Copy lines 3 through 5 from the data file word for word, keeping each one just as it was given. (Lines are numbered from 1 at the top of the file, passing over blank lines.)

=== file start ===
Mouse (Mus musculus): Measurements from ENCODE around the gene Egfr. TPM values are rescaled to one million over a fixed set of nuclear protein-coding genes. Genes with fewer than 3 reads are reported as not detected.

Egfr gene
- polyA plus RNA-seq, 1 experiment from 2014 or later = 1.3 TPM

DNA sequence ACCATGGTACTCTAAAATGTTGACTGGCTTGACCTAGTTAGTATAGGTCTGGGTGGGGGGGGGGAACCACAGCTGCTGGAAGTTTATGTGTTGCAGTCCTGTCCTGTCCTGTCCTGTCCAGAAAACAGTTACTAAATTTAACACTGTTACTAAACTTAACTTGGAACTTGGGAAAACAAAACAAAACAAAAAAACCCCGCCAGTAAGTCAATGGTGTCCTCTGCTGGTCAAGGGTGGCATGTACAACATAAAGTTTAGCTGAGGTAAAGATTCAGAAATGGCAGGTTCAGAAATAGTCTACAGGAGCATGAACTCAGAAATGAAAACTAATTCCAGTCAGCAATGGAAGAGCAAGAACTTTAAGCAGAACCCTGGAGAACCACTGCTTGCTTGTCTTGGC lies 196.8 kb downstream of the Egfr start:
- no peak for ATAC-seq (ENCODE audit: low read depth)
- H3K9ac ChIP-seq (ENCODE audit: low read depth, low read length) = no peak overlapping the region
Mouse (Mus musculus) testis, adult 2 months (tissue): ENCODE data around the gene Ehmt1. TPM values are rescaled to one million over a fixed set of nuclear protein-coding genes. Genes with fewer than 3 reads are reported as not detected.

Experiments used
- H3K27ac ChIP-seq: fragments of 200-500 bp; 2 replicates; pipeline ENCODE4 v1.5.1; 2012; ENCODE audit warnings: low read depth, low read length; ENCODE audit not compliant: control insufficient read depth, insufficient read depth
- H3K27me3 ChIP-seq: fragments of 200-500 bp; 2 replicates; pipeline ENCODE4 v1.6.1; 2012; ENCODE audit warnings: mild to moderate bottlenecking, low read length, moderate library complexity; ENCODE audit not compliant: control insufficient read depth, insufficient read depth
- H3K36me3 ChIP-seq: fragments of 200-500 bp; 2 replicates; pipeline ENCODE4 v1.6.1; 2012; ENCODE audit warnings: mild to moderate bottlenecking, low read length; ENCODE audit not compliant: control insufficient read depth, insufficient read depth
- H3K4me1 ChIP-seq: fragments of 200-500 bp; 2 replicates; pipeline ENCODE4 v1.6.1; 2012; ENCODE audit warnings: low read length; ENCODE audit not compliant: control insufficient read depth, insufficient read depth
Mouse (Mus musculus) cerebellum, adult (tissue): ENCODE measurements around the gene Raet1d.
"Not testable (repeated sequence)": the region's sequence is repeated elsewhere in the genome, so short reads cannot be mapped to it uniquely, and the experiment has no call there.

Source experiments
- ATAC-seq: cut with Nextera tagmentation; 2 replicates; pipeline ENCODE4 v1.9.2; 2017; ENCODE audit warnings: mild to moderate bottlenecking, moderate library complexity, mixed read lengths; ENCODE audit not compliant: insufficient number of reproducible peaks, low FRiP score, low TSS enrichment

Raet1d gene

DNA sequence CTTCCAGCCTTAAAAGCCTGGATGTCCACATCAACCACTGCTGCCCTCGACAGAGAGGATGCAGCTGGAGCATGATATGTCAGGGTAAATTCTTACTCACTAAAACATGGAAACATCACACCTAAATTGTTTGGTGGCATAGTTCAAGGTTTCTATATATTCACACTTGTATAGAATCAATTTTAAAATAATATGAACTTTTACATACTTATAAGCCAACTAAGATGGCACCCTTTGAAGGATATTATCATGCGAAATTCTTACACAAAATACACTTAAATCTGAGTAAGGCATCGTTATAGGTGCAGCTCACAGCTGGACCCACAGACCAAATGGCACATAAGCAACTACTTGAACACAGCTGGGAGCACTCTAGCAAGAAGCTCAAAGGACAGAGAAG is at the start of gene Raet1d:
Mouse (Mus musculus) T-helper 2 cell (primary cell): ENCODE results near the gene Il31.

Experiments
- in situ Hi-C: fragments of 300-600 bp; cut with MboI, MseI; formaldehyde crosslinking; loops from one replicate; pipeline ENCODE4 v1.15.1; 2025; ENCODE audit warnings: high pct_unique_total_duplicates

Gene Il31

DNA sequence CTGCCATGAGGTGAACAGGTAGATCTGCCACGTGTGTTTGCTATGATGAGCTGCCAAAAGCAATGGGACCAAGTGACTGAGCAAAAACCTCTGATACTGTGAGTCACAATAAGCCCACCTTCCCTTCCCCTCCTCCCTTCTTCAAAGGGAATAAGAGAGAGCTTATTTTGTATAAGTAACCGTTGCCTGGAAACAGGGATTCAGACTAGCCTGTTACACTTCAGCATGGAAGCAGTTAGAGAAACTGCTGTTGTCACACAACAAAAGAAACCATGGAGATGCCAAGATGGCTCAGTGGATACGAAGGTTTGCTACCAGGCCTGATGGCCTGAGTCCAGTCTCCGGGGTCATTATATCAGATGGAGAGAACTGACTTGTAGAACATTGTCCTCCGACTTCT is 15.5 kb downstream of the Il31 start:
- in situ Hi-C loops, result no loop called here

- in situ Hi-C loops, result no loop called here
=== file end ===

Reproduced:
- polyA plus RNA-seq, 1 experiment from 2014 or later = 1.3 TPM

DNA sequence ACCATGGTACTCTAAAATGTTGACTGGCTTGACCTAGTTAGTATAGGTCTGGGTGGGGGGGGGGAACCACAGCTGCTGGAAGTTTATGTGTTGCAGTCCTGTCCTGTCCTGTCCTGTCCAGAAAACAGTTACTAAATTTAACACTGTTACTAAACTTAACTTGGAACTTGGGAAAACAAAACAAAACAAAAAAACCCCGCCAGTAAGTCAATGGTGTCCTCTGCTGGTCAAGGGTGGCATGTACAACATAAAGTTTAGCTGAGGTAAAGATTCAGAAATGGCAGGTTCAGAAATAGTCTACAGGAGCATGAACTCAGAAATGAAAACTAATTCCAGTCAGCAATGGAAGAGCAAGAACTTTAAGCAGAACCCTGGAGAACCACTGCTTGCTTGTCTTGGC lies 196.8 kb downstream of the Egfr start:
- no peak for ATAC-seq (ENCODE audit: low read depth)